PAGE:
On this blog, we’ve written extensively about the American-made Hyundai Tuscon and its various features. Today we’re going to talk about Hyundai Tucson and we’re here to answer the question:
What type of fuel a Hyundai Tucson needs to run correctly?
2004-2020 Tucson use regular unleaded gasoline, 87 AKI octane (USA and others) or 91 RON (Europe). 2021-Present-day Tucson use premium unleaded gasoline, 91 AKI octane (USA and others) or 95 RON (Europe). Tucson with diesel engines use No.2 Ultra Low Sulfur (climatized) diesel above 23°F (-5°C), or No.1 Ultra Low Sulfur diesel below 23°F (-5°C).
However, that doesn’t fully cover the topic. Below we’ll talk about the various kinds of fuels available on the market and whether or not they are compatible with the Hyundai Tucson.
Furthermore, we’ll talk about the mileage of the Tucson, its tank size, and how much it costs to fill up the Tucson. Read on!
Gasoline Containing Alcohol Or Methanol
Hyundai Tucson’s manufactured between 2004 – 2018 can use 90% regular unleaded gasoline with a maximum of 10% ethanol. This means the use of E-15 gasoline is forbidden in these vehicles.
Tucson’s manufactured from 2019 onwards can use fuel that has 15% ethanol, and E-15 is possible. No generations of the Tucson can use E-85 (85% ethanol) gasoline.
If you use fuel with an ethanol percentage higher than the guidelines we’ve given above, then it’s very likely that you will damage the fuel system and the engine of your Tucson. It’s good to know that this damage is not covered under the warranty of the car.
Furthermore, the use of gasoline that has methanol mixed into it is strictly forbidden in all Hyundai Tucson’s. Doing so will cause damage to the fuel system and engine that’s not covered under warranty.
Using Fuel Additives
Using fuel additives for the Hyundai Tucson (that are not detergents) is strictly advised against. These additives include, but are not limited to:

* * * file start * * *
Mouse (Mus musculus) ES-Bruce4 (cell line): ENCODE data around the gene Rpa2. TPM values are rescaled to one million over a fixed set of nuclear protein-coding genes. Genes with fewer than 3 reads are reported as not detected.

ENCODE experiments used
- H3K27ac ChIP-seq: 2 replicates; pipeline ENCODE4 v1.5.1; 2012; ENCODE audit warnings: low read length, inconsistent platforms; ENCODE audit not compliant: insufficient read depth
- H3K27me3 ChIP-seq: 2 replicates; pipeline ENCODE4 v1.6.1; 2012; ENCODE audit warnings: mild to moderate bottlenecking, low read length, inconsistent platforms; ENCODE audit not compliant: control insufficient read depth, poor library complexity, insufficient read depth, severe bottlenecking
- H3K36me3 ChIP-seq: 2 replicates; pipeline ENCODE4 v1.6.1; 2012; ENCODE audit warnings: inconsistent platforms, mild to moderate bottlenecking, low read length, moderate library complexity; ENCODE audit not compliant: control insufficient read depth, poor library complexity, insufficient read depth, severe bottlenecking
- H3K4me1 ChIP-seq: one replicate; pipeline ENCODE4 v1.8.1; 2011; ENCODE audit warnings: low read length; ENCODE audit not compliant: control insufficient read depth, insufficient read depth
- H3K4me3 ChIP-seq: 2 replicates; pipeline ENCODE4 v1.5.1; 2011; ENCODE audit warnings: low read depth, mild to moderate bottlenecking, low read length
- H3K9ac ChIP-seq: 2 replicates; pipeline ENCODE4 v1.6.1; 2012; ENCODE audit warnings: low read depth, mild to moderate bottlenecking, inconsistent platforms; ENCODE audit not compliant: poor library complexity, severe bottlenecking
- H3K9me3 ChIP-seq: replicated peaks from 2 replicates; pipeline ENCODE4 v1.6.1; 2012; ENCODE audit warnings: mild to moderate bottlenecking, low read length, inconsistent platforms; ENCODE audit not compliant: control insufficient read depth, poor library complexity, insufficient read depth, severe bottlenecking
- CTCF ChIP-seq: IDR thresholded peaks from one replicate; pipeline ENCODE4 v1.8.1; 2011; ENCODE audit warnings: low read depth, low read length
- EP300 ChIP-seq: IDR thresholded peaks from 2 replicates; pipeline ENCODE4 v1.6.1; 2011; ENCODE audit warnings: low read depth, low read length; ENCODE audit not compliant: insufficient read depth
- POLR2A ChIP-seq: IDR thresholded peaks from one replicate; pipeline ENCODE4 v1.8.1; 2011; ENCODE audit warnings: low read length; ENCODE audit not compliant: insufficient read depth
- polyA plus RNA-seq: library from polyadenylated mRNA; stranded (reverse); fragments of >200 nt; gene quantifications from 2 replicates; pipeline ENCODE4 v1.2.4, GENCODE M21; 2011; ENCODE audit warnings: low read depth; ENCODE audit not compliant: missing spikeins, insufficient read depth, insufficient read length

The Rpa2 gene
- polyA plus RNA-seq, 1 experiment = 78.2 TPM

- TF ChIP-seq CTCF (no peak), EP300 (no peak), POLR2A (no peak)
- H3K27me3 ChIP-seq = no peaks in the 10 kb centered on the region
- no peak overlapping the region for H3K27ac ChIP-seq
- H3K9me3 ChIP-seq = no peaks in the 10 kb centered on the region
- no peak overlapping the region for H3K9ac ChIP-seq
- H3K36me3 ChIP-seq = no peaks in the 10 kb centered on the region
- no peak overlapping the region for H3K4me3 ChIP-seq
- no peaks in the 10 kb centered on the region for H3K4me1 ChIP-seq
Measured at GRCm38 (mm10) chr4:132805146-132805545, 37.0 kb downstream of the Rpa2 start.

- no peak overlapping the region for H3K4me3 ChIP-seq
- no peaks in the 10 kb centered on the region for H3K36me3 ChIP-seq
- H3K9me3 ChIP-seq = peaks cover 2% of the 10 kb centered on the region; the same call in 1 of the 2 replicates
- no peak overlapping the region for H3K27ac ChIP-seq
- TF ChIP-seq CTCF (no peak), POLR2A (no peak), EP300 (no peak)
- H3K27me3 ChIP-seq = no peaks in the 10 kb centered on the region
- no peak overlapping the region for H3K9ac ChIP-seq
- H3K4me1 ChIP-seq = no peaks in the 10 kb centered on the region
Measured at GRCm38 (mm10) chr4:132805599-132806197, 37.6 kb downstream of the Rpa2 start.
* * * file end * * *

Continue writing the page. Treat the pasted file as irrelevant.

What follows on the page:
- Fuel additives with silicone
- Iron-based additives such as Ferrocene.
- Other metallic based additives. These will result in misfiring, stalling, damage to the catalyst and engine and poor acceleration which will severely decrease the lifespan of the fuel system.
All of these additives can result in the Malfunction Indicator Lamp illuminating on your dashboard.
Detergent Fuel Additives
The only exception in the ‘fuel additives’ category is the fact that some detergents are indeed allowed. Hyundai advises you to use TOP TIER gasoline in the Tucson, same as in the Palisade. TOP TIER gasoline has added detergents that help prevent deposits in the fuel system. Information on where to find this fuel can be found on toptiergas.com.
If TOP TIER fuel is not available, customers are allowed to add one bottle of additive to the fuel tank according to the maintenance schedule. Looking at the maintenance schedule , we found that additives can therefore be added every 8.000 miles (13.000 kilometers) or every 12 months, whatever comes first.
Additives for the Hyundai Tucson can be bought at your Hyundai dealer, and Hyundai does not give any recommendations about this in the owner’s manual.
Gasoline Containing MTBE
Hyundai recommends avoiding fuels containing MTBE (Methyl Tertiary Butyl Ether) over 15.0% vol. (Oxygen Content 2.7% weight) in your vehicle. Fuel containing MTBE over 15.0% vol. (Oxygen Content 2.7% weight) may reduce vehicle performance and produce vapor lock or hard starting.